How much did Edi Gathegi's abrupt departure change the plan? What was Jean Baptiste's role going to be had he stuck around?

Graham Yost: He was really supposed to be the consiglieri: the most trusted person because he's not a part of the family, like Tom hagen in "The Godfather." But also that he had a special affection for Wendy, and a protective feling towards Kendall. And it was going to be a question of how far would he go to defend the Crowes, who aren't his blood, and where we could go with that. And Edi wasn't happy, we understood that. It can be hard to take a gamble on a season of work, and he didn't feel it was materializing at that point. So we had to get him off the show. And what happened with that is, honestly, we kind of feel that that gave us the season. When we came up with the notion, I think it was Chris Provenzano and VJ Boyd, who came in and pitched the idea that Danny would just get the shotgun and shoot Jean Baptiste with it. The additional thing there was us asking, "Is Kendal in the room or is he outside of the room?" We decided to leave him there and witness that, and that then started a whole thing for Kendal, which is his fear, his secret. He reaches out to his "Uncle Jack," who is his father, because he wants to get away. He's this kid who is trapped in this world. That gave us our eighth episode where he's on the run with Jack and Raylan helps Wendy rescue the kid, and that gave a little bond with Raylan and Kendal. We didn't have it all planned out. We were in the room working on breaking 11, the episode where Kendal says, "I did it. I shot the man." When I heard that pitch, I thought that was fantastic. It totally fits with Daryl, it puts Kendal in a really tough position, and it puts Raylan in a position where he can't go full Raylan and just kill the guy, because he needs Daryl to confess or the kid will go to prison for a long time. That gave us our last run of the season. It was one of those things where we had to just have faith that we would figure it out, and it ended up being something we hadn't anticipated, and I think it was better than what we had planned.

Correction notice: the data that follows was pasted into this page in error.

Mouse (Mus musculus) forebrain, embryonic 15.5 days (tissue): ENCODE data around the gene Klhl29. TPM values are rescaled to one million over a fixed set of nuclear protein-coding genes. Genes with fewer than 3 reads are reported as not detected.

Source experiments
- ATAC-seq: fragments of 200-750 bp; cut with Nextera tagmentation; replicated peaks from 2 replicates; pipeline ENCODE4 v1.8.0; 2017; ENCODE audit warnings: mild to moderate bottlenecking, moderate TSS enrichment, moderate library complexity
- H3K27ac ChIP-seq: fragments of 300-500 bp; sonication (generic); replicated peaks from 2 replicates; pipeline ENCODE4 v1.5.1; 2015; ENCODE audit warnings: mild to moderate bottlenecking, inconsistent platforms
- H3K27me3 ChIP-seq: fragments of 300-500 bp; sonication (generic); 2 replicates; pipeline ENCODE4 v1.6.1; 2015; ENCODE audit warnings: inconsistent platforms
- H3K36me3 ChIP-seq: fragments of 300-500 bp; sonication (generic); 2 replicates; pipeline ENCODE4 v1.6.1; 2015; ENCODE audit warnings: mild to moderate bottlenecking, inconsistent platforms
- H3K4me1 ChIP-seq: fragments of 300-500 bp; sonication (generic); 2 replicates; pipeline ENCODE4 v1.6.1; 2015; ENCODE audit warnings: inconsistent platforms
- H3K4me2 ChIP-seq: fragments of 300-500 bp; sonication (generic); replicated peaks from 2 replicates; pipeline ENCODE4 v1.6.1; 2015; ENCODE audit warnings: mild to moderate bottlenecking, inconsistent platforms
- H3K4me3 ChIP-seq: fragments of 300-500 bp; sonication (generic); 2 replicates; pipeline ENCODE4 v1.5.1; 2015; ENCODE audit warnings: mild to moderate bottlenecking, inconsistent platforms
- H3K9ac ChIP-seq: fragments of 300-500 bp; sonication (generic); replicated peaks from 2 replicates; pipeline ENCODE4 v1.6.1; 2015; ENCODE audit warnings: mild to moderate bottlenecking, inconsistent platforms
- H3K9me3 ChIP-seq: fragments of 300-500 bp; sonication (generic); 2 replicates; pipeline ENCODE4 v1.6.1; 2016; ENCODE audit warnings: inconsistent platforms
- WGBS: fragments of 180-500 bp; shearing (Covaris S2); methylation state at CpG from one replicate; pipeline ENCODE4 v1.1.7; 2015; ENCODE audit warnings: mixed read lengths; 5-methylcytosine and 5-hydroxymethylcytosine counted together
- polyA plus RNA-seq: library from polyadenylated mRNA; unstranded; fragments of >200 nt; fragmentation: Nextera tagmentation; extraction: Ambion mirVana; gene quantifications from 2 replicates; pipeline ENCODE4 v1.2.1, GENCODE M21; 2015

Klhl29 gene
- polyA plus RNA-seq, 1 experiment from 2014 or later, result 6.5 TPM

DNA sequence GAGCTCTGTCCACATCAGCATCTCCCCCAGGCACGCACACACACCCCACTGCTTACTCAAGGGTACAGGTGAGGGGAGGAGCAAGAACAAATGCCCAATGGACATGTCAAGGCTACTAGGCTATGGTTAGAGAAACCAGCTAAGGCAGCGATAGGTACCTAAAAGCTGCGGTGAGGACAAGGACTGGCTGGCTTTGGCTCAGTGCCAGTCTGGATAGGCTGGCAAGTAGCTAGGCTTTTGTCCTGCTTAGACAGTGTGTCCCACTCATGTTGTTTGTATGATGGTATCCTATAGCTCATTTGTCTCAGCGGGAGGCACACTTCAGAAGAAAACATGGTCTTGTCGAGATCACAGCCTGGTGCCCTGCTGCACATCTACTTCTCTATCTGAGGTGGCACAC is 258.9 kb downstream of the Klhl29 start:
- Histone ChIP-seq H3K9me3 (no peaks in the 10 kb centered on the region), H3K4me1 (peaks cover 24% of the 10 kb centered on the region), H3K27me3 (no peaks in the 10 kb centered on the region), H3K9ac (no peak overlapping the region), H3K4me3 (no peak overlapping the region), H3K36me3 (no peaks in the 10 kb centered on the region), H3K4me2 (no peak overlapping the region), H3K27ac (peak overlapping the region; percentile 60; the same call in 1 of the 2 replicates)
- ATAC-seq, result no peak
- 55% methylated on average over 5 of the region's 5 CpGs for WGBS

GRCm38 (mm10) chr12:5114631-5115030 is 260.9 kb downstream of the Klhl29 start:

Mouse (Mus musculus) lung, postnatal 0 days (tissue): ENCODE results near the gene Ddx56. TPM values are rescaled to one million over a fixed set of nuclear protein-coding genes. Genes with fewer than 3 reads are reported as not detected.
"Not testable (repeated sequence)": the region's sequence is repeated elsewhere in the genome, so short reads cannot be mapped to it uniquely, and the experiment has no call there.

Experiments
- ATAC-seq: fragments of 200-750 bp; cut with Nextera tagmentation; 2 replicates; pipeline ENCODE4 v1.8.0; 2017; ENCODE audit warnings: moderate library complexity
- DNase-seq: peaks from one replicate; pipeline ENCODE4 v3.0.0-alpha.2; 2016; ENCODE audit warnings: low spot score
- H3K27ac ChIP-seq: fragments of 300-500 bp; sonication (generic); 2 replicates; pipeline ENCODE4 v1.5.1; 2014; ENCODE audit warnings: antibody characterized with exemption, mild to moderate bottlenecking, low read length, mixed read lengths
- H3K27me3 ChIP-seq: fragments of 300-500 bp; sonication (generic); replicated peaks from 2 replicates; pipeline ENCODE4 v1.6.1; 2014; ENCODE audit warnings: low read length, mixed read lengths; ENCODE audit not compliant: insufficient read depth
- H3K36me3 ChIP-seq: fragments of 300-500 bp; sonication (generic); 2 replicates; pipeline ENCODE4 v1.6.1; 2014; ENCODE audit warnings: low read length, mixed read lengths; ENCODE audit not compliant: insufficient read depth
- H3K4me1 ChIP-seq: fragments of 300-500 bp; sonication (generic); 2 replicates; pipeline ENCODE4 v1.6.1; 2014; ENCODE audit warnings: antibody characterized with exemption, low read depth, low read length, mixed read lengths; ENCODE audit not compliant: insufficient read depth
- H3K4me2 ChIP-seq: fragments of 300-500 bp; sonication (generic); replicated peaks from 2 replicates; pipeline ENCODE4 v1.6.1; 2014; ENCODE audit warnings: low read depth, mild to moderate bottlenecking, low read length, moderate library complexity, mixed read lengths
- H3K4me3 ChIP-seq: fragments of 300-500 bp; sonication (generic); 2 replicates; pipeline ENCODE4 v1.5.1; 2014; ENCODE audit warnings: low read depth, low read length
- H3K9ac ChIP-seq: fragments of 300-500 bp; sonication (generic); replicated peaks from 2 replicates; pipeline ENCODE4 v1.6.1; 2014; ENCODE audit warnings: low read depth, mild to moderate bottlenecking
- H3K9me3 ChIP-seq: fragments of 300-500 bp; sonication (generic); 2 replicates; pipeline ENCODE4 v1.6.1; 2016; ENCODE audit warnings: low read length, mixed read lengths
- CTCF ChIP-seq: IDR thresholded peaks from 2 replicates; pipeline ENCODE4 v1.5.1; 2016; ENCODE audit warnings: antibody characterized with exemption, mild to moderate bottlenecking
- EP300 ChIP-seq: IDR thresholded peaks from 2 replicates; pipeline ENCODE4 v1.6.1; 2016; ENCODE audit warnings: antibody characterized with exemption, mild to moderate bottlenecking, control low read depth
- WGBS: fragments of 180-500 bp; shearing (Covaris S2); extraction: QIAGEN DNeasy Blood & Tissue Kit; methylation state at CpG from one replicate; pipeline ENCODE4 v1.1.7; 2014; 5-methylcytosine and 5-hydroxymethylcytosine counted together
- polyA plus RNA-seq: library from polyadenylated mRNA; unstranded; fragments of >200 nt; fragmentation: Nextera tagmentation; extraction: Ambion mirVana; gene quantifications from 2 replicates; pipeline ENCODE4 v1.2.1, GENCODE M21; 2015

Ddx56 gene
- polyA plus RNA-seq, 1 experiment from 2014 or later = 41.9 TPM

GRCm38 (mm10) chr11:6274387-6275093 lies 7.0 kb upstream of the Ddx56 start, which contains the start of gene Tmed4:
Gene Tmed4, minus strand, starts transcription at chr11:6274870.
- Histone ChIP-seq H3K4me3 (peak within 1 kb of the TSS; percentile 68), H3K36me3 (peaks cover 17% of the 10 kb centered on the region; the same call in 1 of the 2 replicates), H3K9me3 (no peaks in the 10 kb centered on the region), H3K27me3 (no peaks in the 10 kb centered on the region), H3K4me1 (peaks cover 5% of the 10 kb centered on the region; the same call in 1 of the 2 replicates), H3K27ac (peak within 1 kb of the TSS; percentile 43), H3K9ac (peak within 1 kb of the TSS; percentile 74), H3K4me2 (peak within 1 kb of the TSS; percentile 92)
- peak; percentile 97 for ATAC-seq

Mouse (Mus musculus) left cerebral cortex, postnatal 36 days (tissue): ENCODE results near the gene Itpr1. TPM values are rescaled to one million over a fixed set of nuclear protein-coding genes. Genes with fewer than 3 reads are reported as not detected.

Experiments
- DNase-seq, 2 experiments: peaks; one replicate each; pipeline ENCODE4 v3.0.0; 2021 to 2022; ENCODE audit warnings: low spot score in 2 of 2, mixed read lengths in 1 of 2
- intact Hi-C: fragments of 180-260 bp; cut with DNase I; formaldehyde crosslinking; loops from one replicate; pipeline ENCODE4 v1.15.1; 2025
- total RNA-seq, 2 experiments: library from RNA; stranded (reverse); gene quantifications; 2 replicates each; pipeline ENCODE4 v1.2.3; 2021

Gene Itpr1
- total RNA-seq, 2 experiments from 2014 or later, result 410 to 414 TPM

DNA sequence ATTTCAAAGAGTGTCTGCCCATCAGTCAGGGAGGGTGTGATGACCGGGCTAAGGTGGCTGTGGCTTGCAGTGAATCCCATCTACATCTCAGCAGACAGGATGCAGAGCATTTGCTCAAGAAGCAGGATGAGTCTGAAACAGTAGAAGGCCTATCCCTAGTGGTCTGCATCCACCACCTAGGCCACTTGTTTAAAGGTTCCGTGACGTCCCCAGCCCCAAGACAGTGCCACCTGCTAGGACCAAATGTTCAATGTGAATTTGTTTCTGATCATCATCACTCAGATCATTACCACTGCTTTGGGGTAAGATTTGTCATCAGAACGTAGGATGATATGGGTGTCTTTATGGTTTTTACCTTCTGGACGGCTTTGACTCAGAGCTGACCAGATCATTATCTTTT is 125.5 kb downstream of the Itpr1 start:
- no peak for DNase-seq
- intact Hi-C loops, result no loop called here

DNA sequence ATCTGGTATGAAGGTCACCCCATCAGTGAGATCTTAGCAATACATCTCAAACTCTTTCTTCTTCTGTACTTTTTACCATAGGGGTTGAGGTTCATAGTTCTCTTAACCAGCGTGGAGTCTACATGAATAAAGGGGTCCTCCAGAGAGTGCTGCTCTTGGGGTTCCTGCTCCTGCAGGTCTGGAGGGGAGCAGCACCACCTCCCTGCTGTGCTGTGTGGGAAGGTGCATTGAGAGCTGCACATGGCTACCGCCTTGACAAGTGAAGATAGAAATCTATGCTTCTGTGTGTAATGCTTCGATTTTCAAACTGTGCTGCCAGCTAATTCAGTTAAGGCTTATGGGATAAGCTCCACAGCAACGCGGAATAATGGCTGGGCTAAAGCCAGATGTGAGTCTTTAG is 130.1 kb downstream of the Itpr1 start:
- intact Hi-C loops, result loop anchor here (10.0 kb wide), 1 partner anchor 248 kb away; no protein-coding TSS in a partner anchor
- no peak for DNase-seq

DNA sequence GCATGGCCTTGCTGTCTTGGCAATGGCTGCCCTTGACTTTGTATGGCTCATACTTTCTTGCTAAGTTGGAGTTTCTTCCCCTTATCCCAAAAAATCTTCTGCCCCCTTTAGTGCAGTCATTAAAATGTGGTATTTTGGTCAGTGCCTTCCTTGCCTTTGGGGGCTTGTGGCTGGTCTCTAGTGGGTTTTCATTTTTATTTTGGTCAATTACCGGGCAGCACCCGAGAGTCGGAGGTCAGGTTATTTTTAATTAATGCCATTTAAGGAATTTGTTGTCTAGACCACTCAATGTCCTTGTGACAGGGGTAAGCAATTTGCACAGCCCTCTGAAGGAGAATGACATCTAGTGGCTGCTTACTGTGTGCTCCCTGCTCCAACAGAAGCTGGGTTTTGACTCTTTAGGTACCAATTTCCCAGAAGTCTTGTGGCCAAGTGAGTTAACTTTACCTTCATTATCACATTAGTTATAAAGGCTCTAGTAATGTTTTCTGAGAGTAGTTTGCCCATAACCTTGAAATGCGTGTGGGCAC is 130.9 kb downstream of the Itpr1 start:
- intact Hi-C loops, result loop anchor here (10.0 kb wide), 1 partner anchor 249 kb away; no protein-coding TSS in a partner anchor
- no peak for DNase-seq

How are we to reconcile Daryl ordering the murder of his brother Dilly in the premiere with the family's extreme closeness and protectiveness of each other in the rest of the season?

Graham Yost: It's one of those internal inconsistencies that we like, and is certainly part of Elmore's world. I remember Tim bringing up, it isn't Elmore's world, but related, where in the "American Hustle" trailer, Jennifer Lawrence's character says something like, "I don't want to say anything bad about so-and-so, but this person is terrible."  You can say one thing and do another and really be unaware of it. Not only is Daryl unaware of it, but he would say he was protecting the family in having Danny kill Dilly. Dilly was the one who could have brought them all down. He was just so undependable, it was too much of a risk to have him around. That to us is fun — someone saying it's all about family, and you've already seen him order his brother's murder.

Was it difficult writing the Ava in prison material and having her be so separate from the other action for so much of this year?

Graham Yost: If you really go back, we didn't see her that much in the first four episodes, and then in the fifth, it looked like she was going to get out. We were just keeping Ava alive in the first five episodes, and then starting in the sixth one, she's in a much worse place, and she's all alone. We really liked the notion of giving Ava her own story, and seeing how she would do without a man to save her. Given that her MO in life has been to attach herself to a powerful, charismatic man who is going to get her away from tall this. Boyd's brother Bowman was a football star and he was going to get her out of Harlan, and that didn't work; he was an abusive bastard who deserved to die. And then Raylan comes onto the scene, and right from the pilot, she says, "I knew everything was going to be okay from the minute I saw you." And that doesn't work out because does she really want to leave Harlan? She's really a Harlan girl. And then there's Boyd. So there's always been this man to take care of her, and we liked the idea of her having to figure it out on her own, because we knew where we were headed in season 6, where Ava has found she has resources that she might not have expected, and how is that going to have an effect on the story?

Interestingly enough, those stories weren't that hard to break. We knew what the building blocks for that story were, what would happen in episodes 6-12, and roughly in 13. Stuff moved around a little bit, but it was also stuff that we would shoot on its own in this mothballed juvenile detention facility in LA. So there would be a day there every episode, and it was its own deal.

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Alan Sepinwall has been reviewing television since the mid-'90s, first for Tony Soprano's hometown paper, The Star-Ledger, and now for HitFix. His new book, "The Revolution Was Televised," about the last 15 years of TV drama, is for sale at Amazon. He can be reached at